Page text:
WILLIAMS: Yes, consistently on our syndicated television show.

BEGALA: There's been reporting that you haven't done so. Can you tell me how you disclosed it?

WILLIAMS: Well, we're associated with many different media outlets.

We were subcontracting with Ketchum Communications. And they subcontract...

BEGALA: Which is a P.R. agency, for people who don't know.

WILLIAMS: Yes. Right.

And they subcontracted with us to promote No Child Left Behind as part of an advertising campaign, where we gave them two one-minute commercials within our syndicated television show. And we made it clear to our audience oftentimes that, even though that we're being paid by Ketchum as an advertising to promote this, we promoted this long before there ever was a Ketchum contract.

So, we consistently did that with "The Right Side." But in terms of with other...


BEGALA: That's your TV show.

WILLIAMS: The television show.

BEGALA: Called "The Right Side." WILLIAMS: But with "America's Black Forum," I never discussed it with Byron Lewis, because we never asked America's Black Forum to do anything with No Child Left Behind.


BEGALA: Which is an association of African-American journalists?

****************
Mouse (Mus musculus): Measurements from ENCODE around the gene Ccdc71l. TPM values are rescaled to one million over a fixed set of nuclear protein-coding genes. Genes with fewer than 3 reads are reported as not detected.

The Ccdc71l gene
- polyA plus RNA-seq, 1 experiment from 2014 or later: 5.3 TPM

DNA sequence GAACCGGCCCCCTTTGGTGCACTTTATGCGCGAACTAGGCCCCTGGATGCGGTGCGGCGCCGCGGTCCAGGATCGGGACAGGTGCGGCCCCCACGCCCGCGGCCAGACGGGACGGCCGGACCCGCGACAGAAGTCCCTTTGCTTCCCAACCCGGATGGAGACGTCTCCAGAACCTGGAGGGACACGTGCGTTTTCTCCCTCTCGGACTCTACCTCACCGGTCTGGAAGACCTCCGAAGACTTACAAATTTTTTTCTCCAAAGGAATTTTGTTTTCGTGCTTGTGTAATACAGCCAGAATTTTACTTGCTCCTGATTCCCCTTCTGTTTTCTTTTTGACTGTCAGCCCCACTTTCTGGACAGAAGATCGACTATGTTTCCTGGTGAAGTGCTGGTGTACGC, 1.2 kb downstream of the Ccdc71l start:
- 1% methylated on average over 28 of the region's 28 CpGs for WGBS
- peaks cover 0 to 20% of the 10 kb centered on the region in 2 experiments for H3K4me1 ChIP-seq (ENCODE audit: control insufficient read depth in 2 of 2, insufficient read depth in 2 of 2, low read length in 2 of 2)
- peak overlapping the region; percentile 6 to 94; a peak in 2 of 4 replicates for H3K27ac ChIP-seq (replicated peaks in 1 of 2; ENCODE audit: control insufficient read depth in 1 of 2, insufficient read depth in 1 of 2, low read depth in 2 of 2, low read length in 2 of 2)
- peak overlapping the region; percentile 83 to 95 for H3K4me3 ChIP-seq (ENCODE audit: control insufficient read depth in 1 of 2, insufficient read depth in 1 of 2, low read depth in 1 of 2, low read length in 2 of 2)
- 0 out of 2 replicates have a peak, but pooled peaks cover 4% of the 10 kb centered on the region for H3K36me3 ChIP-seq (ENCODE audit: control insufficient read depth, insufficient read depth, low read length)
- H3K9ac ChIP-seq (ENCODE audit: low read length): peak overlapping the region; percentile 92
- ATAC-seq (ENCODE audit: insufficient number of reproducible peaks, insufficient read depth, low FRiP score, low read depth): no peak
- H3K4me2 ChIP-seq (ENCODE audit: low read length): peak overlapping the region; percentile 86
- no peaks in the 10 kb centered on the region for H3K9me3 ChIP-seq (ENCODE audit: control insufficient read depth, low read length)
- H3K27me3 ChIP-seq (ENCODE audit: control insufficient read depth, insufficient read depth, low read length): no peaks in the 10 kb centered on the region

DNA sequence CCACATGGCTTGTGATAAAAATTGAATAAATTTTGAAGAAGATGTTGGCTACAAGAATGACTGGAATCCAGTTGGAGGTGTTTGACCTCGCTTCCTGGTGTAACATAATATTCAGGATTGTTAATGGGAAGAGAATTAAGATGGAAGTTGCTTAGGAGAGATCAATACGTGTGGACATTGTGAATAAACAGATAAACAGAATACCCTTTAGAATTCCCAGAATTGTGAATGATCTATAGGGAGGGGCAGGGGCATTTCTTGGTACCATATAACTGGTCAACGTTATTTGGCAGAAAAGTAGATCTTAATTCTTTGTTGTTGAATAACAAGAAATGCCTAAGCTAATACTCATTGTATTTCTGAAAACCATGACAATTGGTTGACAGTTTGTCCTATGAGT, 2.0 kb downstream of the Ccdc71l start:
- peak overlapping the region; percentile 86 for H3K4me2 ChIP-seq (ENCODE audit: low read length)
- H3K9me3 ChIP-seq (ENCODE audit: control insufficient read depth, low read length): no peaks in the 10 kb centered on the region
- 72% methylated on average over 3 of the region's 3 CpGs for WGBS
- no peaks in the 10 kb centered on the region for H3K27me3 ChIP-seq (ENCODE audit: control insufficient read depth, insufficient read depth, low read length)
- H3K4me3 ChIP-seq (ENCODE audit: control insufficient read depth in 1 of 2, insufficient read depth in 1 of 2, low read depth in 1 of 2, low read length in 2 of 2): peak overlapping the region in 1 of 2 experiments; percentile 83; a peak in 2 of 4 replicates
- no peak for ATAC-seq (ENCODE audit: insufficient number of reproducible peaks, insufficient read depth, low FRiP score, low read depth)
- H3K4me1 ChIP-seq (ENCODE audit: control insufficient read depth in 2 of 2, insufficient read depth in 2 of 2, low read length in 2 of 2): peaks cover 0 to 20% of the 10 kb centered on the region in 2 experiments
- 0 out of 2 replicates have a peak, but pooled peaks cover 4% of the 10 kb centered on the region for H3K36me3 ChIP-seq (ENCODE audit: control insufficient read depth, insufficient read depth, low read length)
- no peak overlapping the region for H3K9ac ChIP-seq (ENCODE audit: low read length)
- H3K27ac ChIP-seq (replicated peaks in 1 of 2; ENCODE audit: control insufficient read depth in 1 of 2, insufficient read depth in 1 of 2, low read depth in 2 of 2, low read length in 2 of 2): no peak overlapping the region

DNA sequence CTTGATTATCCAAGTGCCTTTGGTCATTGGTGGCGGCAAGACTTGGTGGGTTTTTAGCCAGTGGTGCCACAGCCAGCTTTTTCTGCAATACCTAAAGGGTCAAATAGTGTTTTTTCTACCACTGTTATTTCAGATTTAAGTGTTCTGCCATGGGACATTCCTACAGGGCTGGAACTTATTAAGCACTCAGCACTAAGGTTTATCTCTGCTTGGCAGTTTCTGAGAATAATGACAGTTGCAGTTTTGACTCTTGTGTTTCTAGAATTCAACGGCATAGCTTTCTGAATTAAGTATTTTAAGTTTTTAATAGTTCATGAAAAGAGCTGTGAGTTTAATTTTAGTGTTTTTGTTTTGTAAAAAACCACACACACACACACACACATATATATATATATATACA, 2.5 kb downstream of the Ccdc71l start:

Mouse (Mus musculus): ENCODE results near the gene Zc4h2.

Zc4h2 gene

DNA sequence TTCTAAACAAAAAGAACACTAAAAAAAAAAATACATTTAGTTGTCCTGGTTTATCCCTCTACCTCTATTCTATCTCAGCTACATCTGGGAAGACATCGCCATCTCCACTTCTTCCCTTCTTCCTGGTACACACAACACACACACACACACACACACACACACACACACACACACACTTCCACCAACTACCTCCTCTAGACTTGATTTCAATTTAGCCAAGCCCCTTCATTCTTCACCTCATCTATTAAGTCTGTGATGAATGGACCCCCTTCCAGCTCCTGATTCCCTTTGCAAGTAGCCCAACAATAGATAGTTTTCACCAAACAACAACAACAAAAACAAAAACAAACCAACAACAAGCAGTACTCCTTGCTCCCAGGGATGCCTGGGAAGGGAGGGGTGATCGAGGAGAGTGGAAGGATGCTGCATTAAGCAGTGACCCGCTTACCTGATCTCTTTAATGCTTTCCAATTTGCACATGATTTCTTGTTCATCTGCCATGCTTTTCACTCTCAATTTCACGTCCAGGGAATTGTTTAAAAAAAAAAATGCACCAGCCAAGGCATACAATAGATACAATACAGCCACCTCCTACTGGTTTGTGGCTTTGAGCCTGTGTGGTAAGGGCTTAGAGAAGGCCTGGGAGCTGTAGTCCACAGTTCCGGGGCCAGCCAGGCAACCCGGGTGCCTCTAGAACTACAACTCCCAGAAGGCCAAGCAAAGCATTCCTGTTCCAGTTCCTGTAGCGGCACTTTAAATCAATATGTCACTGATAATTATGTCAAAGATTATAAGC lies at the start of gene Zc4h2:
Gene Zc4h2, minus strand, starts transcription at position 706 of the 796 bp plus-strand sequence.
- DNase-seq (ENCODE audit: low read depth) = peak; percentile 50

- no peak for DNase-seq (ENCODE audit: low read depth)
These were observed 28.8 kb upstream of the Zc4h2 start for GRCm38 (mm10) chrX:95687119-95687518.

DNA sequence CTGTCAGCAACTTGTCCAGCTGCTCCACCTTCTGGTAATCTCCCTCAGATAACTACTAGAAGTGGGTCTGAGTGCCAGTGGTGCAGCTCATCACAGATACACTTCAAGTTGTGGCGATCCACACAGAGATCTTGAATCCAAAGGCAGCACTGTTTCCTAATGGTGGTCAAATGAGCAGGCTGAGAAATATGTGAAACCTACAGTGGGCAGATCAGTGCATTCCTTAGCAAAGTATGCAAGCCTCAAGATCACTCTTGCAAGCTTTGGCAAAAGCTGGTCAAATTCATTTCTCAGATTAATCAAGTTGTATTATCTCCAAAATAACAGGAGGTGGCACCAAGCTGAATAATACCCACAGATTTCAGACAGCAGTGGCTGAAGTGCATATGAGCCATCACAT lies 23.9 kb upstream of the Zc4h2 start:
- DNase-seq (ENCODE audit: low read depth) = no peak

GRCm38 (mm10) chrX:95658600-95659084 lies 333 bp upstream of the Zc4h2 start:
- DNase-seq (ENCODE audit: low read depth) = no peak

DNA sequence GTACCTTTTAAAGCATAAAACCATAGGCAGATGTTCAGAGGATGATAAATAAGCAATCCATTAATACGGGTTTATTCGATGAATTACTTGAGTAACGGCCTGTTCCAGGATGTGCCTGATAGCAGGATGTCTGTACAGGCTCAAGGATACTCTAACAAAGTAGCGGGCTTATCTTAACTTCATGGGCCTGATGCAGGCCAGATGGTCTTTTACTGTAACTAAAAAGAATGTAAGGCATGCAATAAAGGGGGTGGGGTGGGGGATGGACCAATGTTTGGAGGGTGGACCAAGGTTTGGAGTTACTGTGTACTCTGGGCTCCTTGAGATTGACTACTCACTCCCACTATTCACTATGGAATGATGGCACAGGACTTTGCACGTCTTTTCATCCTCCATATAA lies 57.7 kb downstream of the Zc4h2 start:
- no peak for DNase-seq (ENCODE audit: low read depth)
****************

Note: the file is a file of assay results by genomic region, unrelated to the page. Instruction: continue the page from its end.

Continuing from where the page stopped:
WILLIAMS: Right. They never knew about my contract because I never asked them to do anything, nor did I make recommendations.

BEGALA: So you didn't promote it with African-American journalists?

WILLIAMS: No, nor did I ask their producers to do anything centered around No Child Left Behind, nor did I ask CNN or MSNBC.


BEGALA: But if you were on -- I can't recall, frankly, if you'd been on CROSSFIRE talking about it. But say you were on CNN talking about that issue, did you tell viewers, hey, you should know, I'm a consultant to help promote this for the president?

WILLIAMS: Well, no. And I'll tell you why.

It's different with CNN and MSNBC, because I'm invited to commentate on issues they want me to discuss. I was on CNN this morning with Bill Hemmer. And I may have been on 75 times over the last year. And they could only recall last October 18 that we ever discussed No Child Left Behind. That's a decision they made. I did not even think it was necessary to disclose it, because I don't decide the topics.

NOVAK: Armstrong, let me give -- just in the interests of full disclosure, I want to tell the audience that I'm a friend, personal friend, of yours. I greatly admire you. I think you're one of the foremost voices for conservatism in America. So I just want to start off on that point.

Now, having said that, if you had it all to do over again, this whole situation, what would you do differently, or would you do anything differently?

WILLIAMS: Well, I wouldn't have the experience I've had today if I didn't have this experience.

When I made that decision over a year ago, it was something that I believed in, No Child Left Behind. They asked us to advertise. It's something that we wanted to do. They said it would only be six months. When the six months was up, Ketchum came back to us and said, to their amazement, that the No Child Left Behind Web site had over three or four million hits and they wanted to renew the contract.